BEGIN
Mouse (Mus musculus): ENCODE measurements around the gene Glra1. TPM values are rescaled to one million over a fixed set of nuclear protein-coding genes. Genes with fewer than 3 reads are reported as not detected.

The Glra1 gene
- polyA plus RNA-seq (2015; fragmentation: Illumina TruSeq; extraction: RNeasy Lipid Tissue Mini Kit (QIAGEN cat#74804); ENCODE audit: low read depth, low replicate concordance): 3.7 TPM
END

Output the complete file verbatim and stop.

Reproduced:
Mouse (Mus musculus): ENCODE measurements around the gene Glra1. TPM values are rescaled to one million over a fixed set of nuclear protein-coding genes. Genes with fewer than 3 reads are reported as not detected.

The Glra1 gene
- polyA plus RNA-seq (2015; fragmentation: Illumina TruSeq; extraction: RNeasy Lipid Tissue Mini Kit (QIAGEN cat#74804); ENCODE audit: low read depth, low replicate concordance): 3.7 TPM